Williams et al. (2010) developed a school-based preventive program (the “Stacked Deck”) comprising five lessons that target gambling history, problem gambling, gambling fallacies, decision-making, and problem-solving skills. The findings of this study showed that students aged between 14 and 20 years improved their knowledge about gambling, gained better resistance to erroneous cognitions, but also improved problem-solving abilities and decision-making skills. Furthermore, after the intervention, participants reported significantly more negative attitudes toward gambling and showed a decline in problem gambling frequency. Similarly, Huic et al. (2017) developed another school-based gambling prevention program with Croatian adolescents, aged 14–17 years, which focused on cognitive distortions, knowledge of the nature of random events, as well as on other skills (such as problem-solving skills, refusal and self-efficacy). The results of the program showed a significant decrease in risk factors, more specifically a better knowledge about gambling and less gambling-related cognitive distortions. However, effects on problem-solving skills, refusal skills, and self-efficacy were not found. Moreover, the authors verified that the gambling frequency did not change in the experimental group as a result of the intervention. Therefore, these findings suggest that it is still unclear if preventive initiatives can improve skills and other characteristics more associated with general risky behaviours, and whether targeting these skills has the potential to protect young people from developing gambling-related problems.
The effectiveness of preventive initiatives that have focused on both types have not been well established and only a few studies have used this approach. However, broader and multidimensional approaches might be more important in order to ensure program effectiveness (Kourgiantakis et al. 2016). Some prevention programs have focused on generic skills, such as problem-solving skills, coping strategies, and self-efficacy (e.g., Williams et al. 2010) that have the potential to foster a healthy development among youth and prevent their engagement in problem gambling behaviour. However, to the present authors’ knowledge, no gambling prevention program has been developed that has incorporated modules concerning sensation seeking, a generic factor also associated with more general adolescent risky behaviour (e.g., Martins et al. 2008; Stautz and Cooper 2013). In fact, it has been found that sensation seeking prevents self-regulation and self-control, and higher sensation seekers tend to undervalue the dangers associated with risky behaviours (Hoyle et al. 2002). In addition, sensation seeking reaches a peak during adolescence, in which higher inclinations to seek excitement and relatively immature capacities for self-control, make adolescents more vulnerable to engage in risky behaviour (Steinberg et al. 2008). Furthermore, some research has suggested that adolescent risky behaviours when presented with hazardous behaviours that have both probable rewards and potential costs may be more sensitive in underestimating the costs and overestimating the rewards (Ernst et al. 2005). This highlights the need to target sensation seeking when designing youth interventions, in order to address novelty-seeking and to foster youth self-regulatory competence, through making the intervention more interactive, exciting and appealing—for increasing participant’s motivation and enhance their learning—but also through designing activities, in which adolescents are instructed about situations in which sensation seekers tend to respond in a significantly more risky manner and evaluate less the long term consequences of their behaviour (Donohew et al. 2000).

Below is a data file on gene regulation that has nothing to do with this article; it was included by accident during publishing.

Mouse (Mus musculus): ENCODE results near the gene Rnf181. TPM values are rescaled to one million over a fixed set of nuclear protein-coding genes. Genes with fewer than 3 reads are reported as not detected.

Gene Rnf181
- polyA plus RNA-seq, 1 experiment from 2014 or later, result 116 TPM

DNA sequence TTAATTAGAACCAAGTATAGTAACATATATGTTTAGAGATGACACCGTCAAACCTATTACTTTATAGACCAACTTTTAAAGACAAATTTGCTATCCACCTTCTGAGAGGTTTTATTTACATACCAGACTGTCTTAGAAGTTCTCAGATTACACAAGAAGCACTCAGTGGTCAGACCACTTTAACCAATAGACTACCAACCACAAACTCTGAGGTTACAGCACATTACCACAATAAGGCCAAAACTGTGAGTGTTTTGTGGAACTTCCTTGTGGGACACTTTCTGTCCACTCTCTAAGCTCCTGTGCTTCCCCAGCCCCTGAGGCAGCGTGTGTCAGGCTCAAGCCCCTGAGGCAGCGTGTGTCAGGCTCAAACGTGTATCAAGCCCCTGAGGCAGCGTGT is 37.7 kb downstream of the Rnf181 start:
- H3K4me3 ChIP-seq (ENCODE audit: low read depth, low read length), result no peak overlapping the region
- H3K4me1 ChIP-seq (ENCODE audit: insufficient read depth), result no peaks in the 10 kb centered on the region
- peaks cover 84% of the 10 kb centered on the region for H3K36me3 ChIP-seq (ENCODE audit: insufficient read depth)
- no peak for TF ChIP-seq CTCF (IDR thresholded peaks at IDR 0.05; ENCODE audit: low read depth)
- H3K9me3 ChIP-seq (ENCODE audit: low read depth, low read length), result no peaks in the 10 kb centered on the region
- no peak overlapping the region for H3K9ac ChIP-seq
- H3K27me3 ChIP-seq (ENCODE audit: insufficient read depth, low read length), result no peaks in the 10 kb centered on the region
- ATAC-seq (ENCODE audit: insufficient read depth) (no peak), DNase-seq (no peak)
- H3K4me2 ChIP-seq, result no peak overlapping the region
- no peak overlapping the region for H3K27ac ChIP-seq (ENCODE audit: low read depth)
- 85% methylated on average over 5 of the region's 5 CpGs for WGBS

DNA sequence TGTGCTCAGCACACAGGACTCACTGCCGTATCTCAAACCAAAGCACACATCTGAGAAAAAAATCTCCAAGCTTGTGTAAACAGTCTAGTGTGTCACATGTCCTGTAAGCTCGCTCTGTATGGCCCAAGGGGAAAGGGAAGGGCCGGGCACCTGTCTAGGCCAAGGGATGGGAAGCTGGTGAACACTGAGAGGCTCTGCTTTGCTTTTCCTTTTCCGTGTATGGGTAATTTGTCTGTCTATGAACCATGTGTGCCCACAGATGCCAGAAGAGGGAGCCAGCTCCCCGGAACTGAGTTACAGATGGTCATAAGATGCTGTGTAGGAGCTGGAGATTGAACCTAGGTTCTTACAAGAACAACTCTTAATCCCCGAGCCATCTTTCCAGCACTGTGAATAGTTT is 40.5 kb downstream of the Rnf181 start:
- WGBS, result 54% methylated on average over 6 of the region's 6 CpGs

In fact, interventions focusing on sensation seeking have produced effects in the reduction of other risky behaviours in adolescents. For instance, Conrod et al. (2011) found that an intervention that targeted sensation seeking conducted among secondary students was effective in reducing problem drinking symptoms. Similarly, Zimmerman et al. (2007) examined the effect of a television campaign aimed at increasing safer sexual behaviour. The campaign utilized a sensation seeking targeting approach, in which creative messages that focused on high-sensation-seeking behaviour were used. The authors found that participants exposed to the campaign reported more increases in condom use, in comparison with the control group. Therefore, these promising results on other risky behaviours stresses the importance of utilizing a sensation seeking targeting approach (Palmgreen and Donohew 2010) for designing youth gambling prevention initiatives.